Harry's attempt at Crucio still worked somewhat, even though he didn't really mean it. So it seems that Crucio works better if you want to cause pain, but won't necessarily not work at all if you don't.
Avada Kedavra either works, or doesn't work. Unlike the other two Unforgivable Curses, we never see a partially effective Killing Curse. Once it's powerful enough to work, a 'more powerful' Avada Kedavra wouldn't make a difference. Dead is dead. In addition, it doesn't seem like you really have to want the person dead, or perhaps you can compensate with sufficient skill - Snape didn't really want Dumbledore to die. He knew it had to happen and it was what was asked of him, but he didn't want to do it.
“Snape raised his eyebrows and his tone was sardonic as he asked, ‘Are you intending to let him kill you?’
‘Certainly not. You must kill me.’
There was a long silence, broken only by an odd clicking noise. Fawkes the phoenix was gnawing a bit of cuttlebone.
‘Would you like me to do it now?’ asked Snape, his voice heavy with irony. ‘Or would you like a few moments to compose an epitaph?”
Harry Potter and the Deathly Hallows, Chapter 33 (The Prince's Tale)
Imperio also seems to not need any special emotion behind it to be at least somewhat effective.
Harry casts it at Gringotts. He casts it fairly successfully even the first time. His first attempt isn't the best but it does what he needed it to do. He does remember the "you need to mean them" after casting Imperio the first time.
“They’re Imperiused,’ he added, in response to Hermione and Ron’s confused queries about Travers and Bogrod, who were both now standing there looking blank. ‘I don’t think I did it strongly enough, I don’t know …’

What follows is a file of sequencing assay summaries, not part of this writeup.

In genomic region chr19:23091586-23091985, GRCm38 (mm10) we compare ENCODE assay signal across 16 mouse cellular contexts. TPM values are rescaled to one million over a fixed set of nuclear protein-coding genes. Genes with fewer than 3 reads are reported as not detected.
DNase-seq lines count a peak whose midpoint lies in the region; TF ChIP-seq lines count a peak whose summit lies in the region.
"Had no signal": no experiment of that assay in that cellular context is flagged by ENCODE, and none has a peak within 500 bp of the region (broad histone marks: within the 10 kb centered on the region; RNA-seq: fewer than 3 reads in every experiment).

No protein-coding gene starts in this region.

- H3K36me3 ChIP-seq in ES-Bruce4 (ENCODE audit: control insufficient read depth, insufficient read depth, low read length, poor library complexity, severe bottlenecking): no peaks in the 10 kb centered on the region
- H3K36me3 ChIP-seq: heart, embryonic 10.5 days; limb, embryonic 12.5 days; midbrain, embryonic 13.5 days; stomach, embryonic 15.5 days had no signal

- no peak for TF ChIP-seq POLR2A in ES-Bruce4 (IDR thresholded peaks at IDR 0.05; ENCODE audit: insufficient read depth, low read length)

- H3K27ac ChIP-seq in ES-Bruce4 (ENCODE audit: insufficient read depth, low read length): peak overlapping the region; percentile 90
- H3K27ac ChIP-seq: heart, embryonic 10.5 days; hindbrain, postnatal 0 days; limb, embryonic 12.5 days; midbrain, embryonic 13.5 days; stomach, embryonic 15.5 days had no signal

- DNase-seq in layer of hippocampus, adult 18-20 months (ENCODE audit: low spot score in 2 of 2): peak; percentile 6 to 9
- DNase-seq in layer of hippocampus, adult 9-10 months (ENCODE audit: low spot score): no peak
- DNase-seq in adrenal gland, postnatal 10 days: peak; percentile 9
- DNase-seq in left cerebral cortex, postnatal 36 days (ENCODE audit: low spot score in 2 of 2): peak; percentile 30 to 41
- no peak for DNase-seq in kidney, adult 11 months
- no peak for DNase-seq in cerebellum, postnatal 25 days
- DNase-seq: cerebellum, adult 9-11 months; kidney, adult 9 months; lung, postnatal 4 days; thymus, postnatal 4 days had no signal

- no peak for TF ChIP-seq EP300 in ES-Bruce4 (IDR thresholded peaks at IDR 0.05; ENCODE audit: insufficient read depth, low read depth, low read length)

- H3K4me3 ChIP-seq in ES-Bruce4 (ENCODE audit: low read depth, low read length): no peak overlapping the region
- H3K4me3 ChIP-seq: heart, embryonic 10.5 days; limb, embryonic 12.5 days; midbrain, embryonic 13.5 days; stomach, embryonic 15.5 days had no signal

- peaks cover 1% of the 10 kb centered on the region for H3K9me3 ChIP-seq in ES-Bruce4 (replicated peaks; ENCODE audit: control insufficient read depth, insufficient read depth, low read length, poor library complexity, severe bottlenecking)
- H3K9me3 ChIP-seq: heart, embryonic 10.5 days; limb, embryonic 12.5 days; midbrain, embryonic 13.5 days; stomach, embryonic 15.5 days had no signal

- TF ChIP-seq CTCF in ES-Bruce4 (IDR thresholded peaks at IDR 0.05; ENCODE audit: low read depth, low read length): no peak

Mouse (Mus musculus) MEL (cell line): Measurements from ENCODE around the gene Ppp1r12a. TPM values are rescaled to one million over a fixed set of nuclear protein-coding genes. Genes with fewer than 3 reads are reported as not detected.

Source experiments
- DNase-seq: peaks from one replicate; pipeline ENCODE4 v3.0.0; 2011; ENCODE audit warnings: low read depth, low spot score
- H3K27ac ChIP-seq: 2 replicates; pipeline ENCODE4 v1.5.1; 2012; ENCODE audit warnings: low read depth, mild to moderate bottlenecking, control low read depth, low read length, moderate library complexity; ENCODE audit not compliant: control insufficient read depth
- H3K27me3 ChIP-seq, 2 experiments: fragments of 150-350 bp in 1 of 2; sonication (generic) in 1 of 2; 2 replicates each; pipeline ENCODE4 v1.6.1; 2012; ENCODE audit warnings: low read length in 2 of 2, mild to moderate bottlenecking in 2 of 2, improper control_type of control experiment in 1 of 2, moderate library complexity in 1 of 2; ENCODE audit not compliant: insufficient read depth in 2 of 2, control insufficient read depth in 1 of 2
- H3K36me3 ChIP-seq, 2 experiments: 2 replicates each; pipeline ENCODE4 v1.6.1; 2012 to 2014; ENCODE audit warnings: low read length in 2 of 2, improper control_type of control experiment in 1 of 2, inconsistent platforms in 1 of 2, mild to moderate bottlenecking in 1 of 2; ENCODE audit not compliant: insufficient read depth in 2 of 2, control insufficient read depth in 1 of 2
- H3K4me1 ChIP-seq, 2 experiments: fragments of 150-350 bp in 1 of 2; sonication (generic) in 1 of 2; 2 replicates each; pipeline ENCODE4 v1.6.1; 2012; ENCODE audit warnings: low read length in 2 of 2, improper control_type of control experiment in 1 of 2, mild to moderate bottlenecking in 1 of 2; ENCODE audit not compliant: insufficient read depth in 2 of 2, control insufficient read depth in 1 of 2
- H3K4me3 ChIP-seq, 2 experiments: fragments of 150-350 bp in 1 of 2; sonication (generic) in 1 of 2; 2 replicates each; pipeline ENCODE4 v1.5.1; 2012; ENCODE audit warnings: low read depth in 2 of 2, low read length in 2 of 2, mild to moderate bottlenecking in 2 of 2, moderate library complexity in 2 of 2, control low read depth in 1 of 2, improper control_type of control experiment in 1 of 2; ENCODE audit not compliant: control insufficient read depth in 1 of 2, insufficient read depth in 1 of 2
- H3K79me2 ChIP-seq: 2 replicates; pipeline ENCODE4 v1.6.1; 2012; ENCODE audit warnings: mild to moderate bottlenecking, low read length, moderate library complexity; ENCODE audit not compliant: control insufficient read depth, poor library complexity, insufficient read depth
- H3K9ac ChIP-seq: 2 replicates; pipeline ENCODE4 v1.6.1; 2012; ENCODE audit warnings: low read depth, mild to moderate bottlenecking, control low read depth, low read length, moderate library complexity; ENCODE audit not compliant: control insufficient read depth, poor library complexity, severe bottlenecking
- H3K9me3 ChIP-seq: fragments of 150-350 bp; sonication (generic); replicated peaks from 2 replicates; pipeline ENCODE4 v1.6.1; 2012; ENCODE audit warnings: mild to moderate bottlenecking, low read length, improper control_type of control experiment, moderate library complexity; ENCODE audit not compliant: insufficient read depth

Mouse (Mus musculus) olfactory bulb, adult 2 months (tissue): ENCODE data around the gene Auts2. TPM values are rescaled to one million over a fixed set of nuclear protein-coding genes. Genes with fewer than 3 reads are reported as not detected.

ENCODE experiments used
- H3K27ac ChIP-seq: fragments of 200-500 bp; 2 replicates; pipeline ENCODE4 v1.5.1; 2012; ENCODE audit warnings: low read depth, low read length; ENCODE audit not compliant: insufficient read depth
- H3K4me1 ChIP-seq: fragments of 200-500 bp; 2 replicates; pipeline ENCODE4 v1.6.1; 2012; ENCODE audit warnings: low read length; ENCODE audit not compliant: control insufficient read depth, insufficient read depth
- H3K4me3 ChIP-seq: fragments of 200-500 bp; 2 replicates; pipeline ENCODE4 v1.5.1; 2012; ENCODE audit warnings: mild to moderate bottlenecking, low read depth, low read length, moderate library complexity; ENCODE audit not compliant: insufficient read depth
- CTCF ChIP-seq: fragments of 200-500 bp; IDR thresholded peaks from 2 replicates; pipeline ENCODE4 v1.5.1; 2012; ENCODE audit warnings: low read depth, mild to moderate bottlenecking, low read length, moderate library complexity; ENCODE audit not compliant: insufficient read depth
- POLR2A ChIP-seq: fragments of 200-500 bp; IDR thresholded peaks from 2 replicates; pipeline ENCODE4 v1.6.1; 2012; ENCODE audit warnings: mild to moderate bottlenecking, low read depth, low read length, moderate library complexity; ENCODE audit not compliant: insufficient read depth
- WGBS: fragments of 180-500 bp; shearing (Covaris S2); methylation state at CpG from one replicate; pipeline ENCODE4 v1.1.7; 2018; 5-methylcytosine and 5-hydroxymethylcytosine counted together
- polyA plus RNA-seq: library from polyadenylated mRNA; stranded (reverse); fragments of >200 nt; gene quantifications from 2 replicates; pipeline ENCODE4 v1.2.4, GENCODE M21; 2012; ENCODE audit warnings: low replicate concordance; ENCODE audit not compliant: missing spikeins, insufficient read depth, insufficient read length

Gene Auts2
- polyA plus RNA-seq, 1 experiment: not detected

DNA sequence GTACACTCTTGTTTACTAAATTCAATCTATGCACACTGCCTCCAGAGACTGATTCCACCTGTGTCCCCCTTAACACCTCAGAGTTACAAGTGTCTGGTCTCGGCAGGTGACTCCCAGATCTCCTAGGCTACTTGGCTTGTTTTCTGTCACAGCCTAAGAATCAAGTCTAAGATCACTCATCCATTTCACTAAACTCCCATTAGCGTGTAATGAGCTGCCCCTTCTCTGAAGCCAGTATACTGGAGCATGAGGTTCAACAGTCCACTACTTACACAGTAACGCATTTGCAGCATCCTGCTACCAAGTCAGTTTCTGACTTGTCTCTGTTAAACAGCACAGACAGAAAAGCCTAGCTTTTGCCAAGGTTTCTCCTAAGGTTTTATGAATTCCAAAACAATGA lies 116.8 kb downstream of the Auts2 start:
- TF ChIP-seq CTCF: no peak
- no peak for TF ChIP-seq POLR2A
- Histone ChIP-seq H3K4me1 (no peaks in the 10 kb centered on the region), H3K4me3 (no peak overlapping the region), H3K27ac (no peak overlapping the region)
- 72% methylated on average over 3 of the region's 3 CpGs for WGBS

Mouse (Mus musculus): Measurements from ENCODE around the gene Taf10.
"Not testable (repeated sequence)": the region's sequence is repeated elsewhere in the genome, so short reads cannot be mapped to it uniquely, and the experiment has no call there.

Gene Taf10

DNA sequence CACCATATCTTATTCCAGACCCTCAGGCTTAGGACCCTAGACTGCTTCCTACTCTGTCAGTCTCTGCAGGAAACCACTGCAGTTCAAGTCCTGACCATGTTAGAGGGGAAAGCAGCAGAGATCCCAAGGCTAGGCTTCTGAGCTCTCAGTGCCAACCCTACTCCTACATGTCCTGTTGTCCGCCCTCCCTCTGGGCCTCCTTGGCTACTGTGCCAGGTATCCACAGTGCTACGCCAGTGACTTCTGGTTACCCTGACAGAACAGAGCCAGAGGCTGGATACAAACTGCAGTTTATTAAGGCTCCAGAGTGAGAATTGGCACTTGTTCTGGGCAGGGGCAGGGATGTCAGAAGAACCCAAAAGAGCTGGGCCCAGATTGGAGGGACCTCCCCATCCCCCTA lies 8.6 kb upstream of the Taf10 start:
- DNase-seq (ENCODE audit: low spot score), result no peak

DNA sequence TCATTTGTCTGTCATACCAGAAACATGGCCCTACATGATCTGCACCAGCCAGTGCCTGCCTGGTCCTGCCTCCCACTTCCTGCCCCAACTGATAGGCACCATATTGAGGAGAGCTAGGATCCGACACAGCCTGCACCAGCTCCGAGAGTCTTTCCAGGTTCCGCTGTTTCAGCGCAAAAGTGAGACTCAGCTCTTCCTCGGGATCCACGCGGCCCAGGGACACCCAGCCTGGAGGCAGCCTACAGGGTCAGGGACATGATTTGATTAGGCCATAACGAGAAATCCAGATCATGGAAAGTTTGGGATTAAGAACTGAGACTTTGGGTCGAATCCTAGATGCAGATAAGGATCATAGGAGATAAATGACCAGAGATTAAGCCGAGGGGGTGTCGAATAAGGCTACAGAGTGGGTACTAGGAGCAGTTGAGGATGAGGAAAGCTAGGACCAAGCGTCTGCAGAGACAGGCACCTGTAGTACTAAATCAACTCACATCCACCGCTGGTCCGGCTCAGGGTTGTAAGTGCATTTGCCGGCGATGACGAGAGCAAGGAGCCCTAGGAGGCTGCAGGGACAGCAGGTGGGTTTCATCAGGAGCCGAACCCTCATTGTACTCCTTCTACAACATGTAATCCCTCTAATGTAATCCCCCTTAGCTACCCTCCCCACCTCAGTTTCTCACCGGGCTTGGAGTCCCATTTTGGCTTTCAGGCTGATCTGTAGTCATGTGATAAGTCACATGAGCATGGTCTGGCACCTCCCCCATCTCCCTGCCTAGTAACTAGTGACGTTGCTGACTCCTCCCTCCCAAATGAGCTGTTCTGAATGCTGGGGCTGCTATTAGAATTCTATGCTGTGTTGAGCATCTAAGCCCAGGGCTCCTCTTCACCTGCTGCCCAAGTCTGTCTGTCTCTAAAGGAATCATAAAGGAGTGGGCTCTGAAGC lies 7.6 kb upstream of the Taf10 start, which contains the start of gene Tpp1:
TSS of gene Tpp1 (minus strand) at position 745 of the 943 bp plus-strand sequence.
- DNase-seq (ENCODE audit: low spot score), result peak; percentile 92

And another memory darted through his mind, of the real Bellatrix Lestrange shrieking at him when he had first tried to use an Unforgivable Curse: ‘You need to mean them, Potter!”
Harry Potter and the Deathly Hallows, Chapter 26 (Gringotts)
However, even the very next time he casts it, it doesn't really seem like he 'really means it' or even tried to. Even if he did try, it's unlikely he could possibly mean it as much as she did.
“Good!’ said Griphook. ‘So, we need Bogrod to control the cart; I no longer have the authority. But there will not be room for the wizard.’
Harry pointed his wand at Travers.
The wizard turned and set off along the dark track at a smart pace.”
Harry Potter and the Deathly Hallows, Chapter 26 (Gringotts)
Any time a 'good' wizard casts an Unforgivable Curse, it's clear that they wouldn't mean it nearly as much as a Dark one like Bellatrix, even if they channel all the negative emotions inside them. Yet, their Unforgivable Curses still work at least some of the time, especially for adult 'good' wizards like McGonagall and Snape.
Overall, it's likely that a wizard with the combination of skill and intent would cast the most powerful Unforgivable Curses. This is likely why Bellatrix is so good at casting them - she has both the skill and the desire.
It's unlikely that you'd need specific Dark Arts training to cast them correctly.
Harry casts two of the three Unforgivable Curses, Imperio and Crucio, during his hunt for the Horcruxes. We've seen every form of training Harry's received, and he didn't get any special education in the Dark Arts, other than being shown what they are and being told you need to mean them when you cast them.
Training in the Dark Arts may help though, but it's unclear.
Bellatrix is skilled at casting Unforgivable Curses, and she got training in the Dark Arts from the Dark Lord himself. It's unclear whether her skills at casting all of them were improved by this, though her success with the Cruciatus Curse is likely due to how much she enjoys it.